ORLANDO, Nov. 5 — Heart failure patients are more likely to comply with important non-medication interventions, such as fluid and salt restrictions and regular weighing, when they have intensive support from a heart failure nurse and multidisciplinary team than if they do not, researchers reported at the American Heart Association’s Scientific Sessions 2007.
Although previous studies have examined medication adherence among heart failure patients, limited information is available on these patients’ adherence to the complex nonpharmacologic regimen of sodium restriction, fluid restriction and daily weighing.
“We examined the effect of education and counseling by heart failure nurses on adherence to nonpharmacologic treatments because these are so important to the patients’ survival,” said Martje H.L. van der Wal, R.N., Ph.D., study lead author and a cardiology nurse researcher at the department of cardiology of the University Medical Center Groningen, University of Groningen, in The Netherlands.
Researchers referred to the Coordinating Study Evaluating Outcomes of Advising and Counseling in Heart Failure (COACH) study, representing data from 17 Dutch hospitals and 1,023 heart failure patients (average age 71).
Patients were assigned to three groups:
- The first group (the controls) received usual care, which included regular visits to their cardiologist during the 18-month trial.
- The second group (basic support) received basic education and counseling from a specialized heart failure nurse. Patients in this group visited the heart failure nurse every three months at the heart failure clinic and could call the nurse with questions or if their heart failure worsened.
- The third group (intensive support) received intensive education and counseling from a heart failure nurse and had at least monthly contact with the nurse, including one or more home visits. Patients in this group also received advice from a dietician, physiotherapist and social worker.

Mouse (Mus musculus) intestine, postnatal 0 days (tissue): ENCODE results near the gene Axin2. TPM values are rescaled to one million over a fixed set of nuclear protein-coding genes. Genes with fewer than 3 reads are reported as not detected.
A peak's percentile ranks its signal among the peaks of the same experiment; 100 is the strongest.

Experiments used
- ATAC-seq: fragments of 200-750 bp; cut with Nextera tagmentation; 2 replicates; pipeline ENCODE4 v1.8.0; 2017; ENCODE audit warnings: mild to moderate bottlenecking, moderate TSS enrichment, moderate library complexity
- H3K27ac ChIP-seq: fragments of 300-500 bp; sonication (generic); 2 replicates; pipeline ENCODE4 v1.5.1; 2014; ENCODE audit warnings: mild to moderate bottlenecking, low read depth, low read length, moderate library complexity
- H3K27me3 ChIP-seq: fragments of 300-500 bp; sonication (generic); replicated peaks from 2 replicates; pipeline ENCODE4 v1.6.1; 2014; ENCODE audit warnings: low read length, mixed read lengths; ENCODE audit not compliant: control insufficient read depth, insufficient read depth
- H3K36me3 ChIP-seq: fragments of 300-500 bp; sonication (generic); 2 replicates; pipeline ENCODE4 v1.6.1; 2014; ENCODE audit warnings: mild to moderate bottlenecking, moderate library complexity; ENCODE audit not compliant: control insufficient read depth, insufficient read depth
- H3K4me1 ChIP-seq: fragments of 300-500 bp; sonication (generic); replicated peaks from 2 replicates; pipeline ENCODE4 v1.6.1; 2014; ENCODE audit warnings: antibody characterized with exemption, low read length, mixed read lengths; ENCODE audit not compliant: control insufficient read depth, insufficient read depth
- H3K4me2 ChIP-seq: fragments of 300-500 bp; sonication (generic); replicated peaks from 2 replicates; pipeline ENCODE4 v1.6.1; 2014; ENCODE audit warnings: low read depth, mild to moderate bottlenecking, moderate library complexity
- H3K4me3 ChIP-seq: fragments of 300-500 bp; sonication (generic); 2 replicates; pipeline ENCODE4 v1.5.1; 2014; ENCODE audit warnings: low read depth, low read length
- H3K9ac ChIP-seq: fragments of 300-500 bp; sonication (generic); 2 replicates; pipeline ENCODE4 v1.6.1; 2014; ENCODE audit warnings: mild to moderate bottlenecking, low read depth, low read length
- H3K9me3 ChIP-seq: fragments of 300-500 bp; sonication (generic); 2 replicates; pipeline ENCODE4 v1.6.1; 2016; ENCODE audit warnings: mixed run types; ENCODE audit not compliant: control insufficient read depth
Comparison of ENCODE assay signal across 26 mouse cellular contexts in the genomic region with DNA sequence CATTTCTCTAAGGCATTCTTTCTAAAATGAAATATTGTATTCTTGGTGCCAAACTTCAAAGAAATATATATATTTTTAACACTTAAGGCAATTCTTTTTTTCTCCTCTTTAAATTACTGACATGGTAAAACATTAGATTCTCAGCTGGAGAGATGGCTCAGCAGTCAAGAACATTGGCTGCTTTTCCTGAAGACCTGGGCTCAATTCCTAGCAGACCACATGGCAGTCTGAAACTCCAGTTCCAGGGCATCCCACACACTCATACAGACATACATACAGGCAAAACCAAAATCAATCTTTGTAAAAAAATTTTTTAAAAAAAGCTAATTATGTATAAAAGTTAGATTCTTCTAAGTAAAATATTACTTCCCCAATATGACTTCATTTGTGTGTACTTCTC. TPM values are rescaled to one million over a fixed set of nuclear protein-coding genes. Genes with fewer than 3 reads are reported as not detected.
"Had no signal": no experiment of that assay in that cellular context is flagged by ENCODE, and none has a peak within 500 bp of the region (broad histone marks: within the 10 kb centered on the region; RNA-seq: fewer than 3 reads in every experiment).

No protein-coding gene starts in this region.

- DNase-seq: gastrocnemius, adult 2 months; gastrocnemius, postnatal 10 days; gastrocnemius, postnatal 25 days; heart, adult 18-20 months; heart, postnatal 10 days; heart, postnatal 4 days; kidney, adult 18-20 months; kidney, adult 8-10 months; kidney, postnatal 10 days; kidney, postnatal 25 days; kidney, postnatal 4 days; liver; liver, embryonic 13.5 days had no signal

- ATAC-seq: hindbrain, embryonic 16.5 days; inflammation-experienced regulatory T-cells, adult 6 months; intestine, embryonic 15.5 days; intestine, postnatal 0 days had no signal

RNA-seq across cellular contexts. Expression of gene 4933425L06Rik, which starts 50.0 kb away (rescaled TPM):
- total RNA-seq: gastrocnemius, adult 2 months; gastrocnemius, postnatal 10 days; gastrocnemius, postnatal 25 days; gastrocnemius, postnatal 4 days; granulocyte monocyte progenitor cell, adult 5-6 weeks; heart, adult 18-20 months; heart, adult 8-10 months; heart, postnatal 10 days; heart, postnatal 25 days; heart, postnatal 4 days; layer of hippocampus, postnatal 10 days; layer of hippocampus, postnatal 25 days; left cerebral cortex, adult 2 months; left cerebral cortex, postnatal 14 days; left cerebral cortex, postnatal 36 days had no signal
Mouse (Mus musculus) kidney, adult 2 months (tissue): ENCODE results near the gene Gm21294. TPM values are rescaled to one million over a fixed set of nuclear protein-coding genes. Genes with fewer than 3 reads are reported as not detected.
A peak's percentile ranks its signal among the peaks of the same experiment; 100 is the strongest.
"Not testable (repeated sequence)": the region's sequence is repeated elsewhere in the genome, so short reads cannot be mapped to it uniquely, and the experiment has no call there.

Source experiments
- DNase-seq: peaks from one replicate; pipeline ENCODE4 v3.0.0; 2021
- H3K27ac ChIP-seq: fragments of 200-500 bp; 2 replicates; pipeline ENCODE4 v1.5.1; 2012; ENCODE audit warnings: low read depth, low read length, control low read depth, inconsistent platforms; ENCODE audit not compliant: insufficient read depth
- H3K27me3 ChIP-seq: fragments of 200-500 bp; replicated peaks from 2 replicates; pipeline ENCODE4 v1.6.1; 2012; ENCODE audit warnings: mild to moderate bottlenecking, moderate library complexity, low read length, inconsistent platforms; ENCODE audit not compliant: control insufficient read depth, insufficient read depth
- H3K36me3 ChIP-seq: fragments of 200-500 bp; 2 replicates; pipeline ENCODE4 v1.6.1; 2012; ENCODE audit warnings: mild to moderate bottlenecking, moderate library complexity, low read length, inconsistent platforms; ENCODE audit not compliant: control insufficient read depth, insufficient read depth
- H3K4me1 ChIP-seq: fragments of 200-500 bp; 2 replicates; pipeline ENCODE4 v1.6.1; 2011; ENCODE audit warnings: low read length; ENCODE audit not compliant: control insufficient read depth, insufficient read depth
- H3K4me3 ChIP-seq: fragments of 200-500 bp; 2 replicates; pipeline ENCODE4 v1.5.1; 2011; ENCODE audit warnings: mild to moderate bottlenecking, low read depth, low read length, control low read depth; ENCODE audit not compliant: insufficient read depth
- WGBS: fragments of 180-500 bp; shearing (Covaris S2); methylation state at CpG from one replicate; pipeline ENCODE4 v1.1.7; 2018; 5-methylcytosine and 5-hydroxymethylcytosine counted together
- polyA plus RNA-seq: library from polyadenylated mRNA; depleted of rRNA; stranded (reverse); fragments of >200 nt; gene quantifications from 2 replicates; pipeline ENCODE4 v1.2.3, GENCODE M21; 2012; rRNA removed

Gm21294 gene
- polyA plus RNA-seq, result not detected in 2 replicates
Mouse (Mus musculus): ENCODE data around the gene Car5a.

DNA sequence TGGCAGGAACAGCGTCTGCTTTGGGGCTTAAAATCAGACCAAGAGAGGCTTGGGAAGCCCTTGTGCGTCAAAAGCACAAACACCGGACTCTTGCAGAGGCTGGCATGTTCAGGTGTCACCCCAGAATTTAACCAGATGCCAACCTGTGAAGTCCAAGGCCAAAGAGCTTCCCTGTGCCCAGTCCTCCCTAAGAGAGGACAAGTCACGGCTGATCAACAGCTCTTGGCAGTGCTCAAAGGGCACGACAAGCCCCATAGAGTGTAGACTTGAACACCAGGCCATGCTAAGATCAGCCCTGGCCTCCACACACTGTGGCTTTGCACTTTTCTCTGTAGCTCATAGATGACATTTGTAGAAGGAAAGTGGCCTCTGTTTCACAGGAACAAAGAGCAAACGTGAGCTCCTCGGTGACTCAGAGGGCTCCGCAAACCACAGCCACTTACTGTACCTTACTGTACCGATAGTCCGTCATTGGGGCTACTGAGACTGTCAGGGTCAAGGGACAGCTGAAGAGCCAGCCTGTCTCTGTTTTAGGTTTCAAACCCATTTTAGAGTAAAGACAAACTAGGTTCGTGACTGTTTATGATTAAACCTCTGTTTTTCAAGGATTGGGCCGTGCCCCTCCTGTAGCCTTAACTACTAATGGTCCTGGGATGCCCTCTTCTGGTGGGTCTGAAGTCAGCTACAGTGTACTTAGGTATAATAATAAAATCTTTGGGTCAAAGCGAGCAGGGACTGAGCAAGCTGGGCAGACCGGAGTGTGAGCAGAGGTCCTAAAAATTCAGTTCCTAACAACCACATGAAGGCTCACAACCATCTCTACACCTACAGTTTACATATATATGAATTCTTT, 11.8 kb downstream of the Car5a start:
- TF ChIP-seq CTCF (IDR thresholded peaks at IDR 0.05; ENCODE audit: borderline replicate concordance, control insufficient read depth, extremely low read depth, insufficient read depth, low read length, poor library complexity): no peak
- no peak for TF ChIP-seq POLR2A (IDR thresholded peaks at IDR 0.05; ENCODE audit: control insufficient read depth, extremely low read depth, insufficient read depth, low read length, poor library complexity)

On five occasions during the study, all patients completed questionnaires addressing adherence, knowledge of heart failure and depressive symptoms.
The study found that heart failure nurses make a positive impact on these patients’ adherence to nonpharmacologic treatment. While basic support improved compliance in all three areas, intensive support led to more significant improvement in daily weighing, which is vital for monitoring the condition, van der Wal said.
During the 18 months of the study:
- 90 percent of patients in the support groups adhered to their fluid restriction, compared to 67 percent at the study’s start, while there was no improvement in the control group;
- 90 percent of both support group patients adhered to heart failure diet restrictions versus 75 percent before the study;
- 79 percent in the basic support group and 89 percent in the intensive support group weighed themselves regularly versus 56 percent of patients in the control group.
More patients in the support groups were aware of important symptoms of worsening heart failure and when to call health care providers.
“Support from a heart failure nurse can help patients to cope with the difficult and complex regimen they have for their heart failure and to incorporate the regimen into their daily lives,” van der Wal said.
Future studies should explore other ways to educate and communicate with heart failure patients, including using the Internet. Researchers also should look at how to optimally increase adherence in heart failure patients with depressive symptoms or cognitive decline, she said.
Co-authors are Tiny Jaarsma, Ph.D. and Dirk J. van Veldhuisen, Ph.D., M.D.
The study was funded by The Netherlands Heart Foundation.
Statements and conclusions of study authors that are presented at American Heart Association scientific meetings are solely those of the study authors and do not necessarily reflect association policy or position. The American Heart Association makes no representation or warranty as to their accuracy or reliability.